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Sports medicine or strength & conditioning in pro sports is a different beast versus the clinical setting. This is one of the things that drew me to my current position as the Head Strength & Conditioning Coach of the LA Lakers. I wanted the opportunity to work at the highest level but I also wanted the opportunity to grow and learn at the highest level. During my 6 seasons as a strength coach in the NBA, here are 6 things that I've learned: 

 

1. Pro athletes don't need the weight room to make highlights, they need the weight room to endure highlights. Making highlights is what got most pro athletes to the big show - it's easy for them. If they want to make a career out of making highlights on a nightly basis, then they will need reinforcements beyond impressive skill and athleticism. They need to build up their support structures that endure the repeated explosive and often jarring displays of athleticism. The weight room is where bones, tendons and ligaments get the loading that they need to be strong enough to endure the highlights. 

2. Many pro athletes make it to the top with minimal or no exposure to the weight room. I've come across many young NBA players who worked very hard on skill development and had the necessary athleticism to get to the pros without having to spend much time in the weight room along the way. This is a problem because weight lifting is a skill that requires repetition to get better at and benefit from. Some players might be able to get to the pros without spending much time in the weight room but if you want to stay there, it needs to be part of the daily routine.

3. Core awareness is critical. Especially in the NBA where tall players are normal players, it's crucial for athletes to have great core awareness. In other words, training and learning how to control the pelvis and all connecting muscles is absolutely mandatory. Controlling the pelvis during workouts and during sport performance is necessary to safely perform at the highest level. Here's an article I wrote about the Best Core Exercise That You're Not Doing.

4. Charter flights and 5-star hotels are lovely but they don't protect from the effects of chronic travel. Pro athletes travel and have more things pulling them in more directions than ever before. This requires better attention to recovery strategies to stay healthy. Since baller planes and hotels aren't the trick to better recovery, pro athletes need to take recovery fundamentals seriously. Ice baths, compression stockings, manual soft tissue work, hydration, foam rolling, stretching and taking sleep seriously are all ways to pump up your recovery skills. Check out this recent article I wrote on 7 Secrets to Better Sleep.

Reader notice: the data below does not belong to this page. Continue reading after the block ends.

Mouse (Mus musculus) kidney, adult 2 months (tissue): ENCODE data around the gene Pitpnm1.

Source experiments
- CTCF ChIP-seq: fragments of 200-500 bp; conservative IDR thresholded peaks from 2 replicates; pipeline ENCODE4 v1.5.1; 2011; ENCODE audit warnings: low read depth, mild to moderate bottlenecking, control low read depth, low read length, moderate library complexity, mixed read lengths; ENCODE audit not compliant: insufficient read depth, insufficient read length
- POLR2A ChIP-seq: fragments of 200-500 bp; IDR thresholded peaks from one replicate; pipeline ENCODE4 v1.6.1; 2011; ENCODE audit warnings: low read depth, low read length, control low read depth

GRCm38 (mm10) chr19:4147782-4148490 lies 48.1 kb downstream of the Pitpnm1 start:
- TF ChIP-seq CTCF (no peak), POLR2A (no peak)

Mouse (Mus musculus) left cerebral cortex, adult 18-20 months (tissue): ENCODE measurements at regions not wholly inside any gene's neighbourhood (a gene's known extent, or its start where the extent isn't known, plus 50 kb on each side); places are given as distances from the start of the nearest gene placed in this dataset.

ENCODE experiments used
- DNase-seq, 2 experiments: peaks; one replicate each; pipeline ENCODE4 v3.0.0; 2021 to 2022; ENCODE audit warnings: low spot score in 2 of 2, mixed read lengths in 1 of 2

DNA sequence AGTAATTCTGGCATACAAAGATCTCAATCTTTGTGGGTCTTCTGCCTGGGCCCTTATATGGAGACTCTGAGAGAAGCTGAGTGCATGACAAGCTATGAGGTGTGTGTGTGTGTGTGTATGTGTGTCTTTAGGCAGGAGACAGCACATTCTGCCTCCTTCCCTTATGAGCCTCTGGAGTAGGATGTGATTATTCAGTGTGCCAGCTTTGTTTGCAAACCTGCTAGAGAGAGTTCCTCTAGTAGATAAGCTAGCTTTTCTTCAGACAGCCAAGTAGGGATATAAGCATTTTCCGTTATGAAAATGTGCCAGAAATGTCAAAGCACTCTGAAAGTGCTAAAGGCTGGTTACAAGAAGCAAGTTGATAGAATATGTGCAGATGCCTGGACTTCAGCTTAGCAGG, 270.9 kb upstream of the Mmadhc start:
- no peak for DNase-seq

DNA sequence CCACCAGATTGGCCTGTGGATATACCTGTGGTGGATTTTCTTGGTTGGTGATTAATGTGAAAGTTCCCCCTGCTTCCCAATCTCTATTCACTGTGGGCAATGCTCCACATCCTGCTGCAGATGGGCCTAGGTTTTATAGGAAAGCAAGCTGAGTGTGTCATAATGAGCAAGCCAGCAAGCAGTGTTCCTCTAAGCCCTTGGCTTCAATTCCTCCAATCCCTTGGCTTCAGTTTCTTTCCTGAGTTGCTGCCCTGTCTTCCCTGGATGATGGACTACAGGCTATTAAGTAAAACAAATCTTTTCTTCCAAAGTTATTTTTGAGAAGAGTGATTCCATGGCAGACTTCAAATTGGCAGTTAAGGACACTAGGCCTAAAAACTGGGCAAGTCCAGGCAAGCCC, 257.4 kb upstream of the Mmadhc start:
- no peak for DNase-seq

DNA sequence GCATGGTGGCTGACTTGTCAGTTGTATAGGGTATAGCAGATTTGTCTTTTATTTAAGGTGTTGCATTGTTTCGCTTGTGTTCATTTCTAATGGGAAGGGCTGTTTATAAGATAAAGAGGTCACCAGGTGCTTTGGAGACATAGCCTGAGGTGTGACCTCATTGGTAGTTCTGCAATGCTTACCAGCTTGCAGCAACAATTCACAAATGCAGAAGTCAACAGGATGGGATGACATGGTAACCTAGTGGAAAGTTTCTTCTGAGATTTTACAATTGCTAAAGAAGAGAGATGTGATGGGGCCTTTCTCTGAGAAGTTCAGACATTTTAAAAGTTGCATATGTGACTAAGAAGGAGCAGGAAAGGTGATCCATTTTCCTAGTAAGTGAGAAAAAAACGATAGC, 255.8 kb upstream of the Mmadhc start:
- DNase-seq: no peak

5. Pro athlete or not, the human body will never respond well to drastic spikes in workloads. This can become an issue when athletes return from injury or return from off-season vacations and then try to - or are expected to - go from 0 to 100 in sport activities. This can be avoided by ramping up gradually during return to play or return from off-season situations. 

6. They don't teach you how to work with athletes and certainly not pro athletes in school.  My 7 years of school prior to joining the industry, including 4 years of undergrad and 3 years of grad school, served as an amazing foundation for what I wanted to do: work with the athletic population and help people reach their physical potential. That being said, working with athletes and specifically pro athletes is a skill set that can only be perfected one way: by working with athletes.  Whether you are looking to work with pro athletes or athletes at any level, the best way to learn is to get time under your belt training athletes; real athletes.  Athletes of any level but real athletes.  When I look back at what prepared me for this job, it was the time I spent early in my career volunteering and looking for opportunities to work with athletes in a performance training session.  Get in the trenches.  It doesn't matter the level.  Train them, learn how to work with them and learn what works and what doesn't.  Train every person you are working with as if they are Kobe Bryant. 

 


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Tim DiFrancesco, PT, DPT, ATC, CSCS spent 6 seasons asthe Head Strength & Conditioning Coach of the Los Angeles Lakers and founder of TD Athletes Edge.  He is nationally renowned for his evidence-based and scientific approach to fitness, training, nutrition, and recovery for athletes and fitness enthusiasts.

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